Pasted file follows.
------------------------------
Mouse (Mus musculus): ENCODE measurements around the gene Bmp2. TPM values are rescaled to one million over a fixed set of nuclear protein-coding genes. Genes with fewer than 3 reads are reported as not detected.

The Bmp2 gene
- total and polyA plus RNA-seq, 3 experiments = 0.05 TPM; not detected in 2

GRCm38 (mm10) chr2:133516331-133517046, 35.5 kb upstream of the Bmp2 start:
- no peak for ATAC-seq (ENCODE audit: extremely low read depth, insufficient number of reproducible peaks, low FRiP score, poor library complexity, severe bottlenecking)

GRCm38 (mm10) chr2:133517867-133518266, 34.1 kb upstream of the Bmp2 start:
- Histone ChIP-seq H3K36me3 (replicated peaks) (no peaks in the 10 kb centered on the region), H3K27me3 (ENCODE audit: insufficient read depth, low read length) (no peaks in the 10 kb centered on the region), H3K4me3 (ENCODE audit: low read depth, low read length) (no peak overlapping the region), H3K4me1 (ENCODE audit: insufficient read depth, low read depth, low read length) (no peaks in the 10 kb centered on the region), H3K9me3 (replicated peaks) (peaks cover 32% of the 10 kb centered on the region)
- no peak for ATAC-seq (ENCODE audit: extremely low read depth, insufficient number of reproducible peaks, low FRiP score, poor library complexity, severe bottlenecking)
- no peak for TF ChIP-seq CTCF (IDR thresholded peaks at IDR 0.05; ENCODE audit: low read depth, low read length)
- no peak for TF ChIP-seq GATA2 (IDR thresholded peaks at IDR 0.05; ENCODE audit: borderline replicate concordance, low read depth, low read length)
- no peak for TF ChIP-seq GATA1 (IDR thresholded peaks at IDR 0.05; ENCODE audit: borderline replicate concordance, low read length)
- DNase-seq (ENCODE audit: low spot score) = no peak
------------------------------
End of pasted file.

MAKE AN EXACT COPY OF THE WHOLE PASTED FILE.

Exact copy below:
Mouse (Mus musculus): ENCODE measurements around the gene Bmp2. TPM values are rescaled to one million over a fixed set of nuclear protein-coding genes. Genes with fewer than 3 reads are reported as not detected.

The Bmp2 gene
- total and polyA plus RNA-seq, 3 experiments = 0.05 TPM; not detected in 2

GRCm38 (mm10) chr2:133516331-133517046, 35.5 kb upstream of the Bmp2 start:
- no peak for ATAC-seq (ENCODE audit: extremely low read depth, insufficient number of reproducible peaks, low FRiP score, poor library complexity, severe bottlenecking)

GRCm38 (mm10) chr2:133517867-133518266, 34.1 kb upstream of the Bmp2 start:
- Histone ChIP-seq H3K36me3 (replicated peaks) (no peaks in the 10 kb centered on the region), H3K27me3 (ENCODE audit: insufficient read depth, low read length) (no peaks in the 10 kb centered on the region), H3K4me3 (ENCODE audit: low read depth, low read length) (no peak overlapping the region), H3K4me1 (ENCODE audit: insufficient read depth, low read depth, low read length) (no peaks in the 10 kb centered on the region), H3K9me3 (replicated peaks) (peaks cover 32% of the 10 kb centered on the region)
- no peak for ATAC-seq (ENCODE audit: extremely low read depth, insufficient number of reproducible peaks, low FRiP score, poor library complexity, severe bottlenecking)
- no peak for TF ChIP-seq CTCF (IDR thresholded peaks at IDR 0.05; ENCODE audit: low read depth, low read length)
- no peak for TF ChIP-seq GATA2 (IDR thresholded peaks at IDR 0.05; ENCODE audit: borderline replicate concordance, low read depth, low read length)
- no peak for TF ChIP-seq GATA1 (IDR thresholded peaks at IDR 0.05; ENCODE audit: borderline replicate concordance, low read length)
- DNase-seq (ENCODE audit: low spot score) = no peak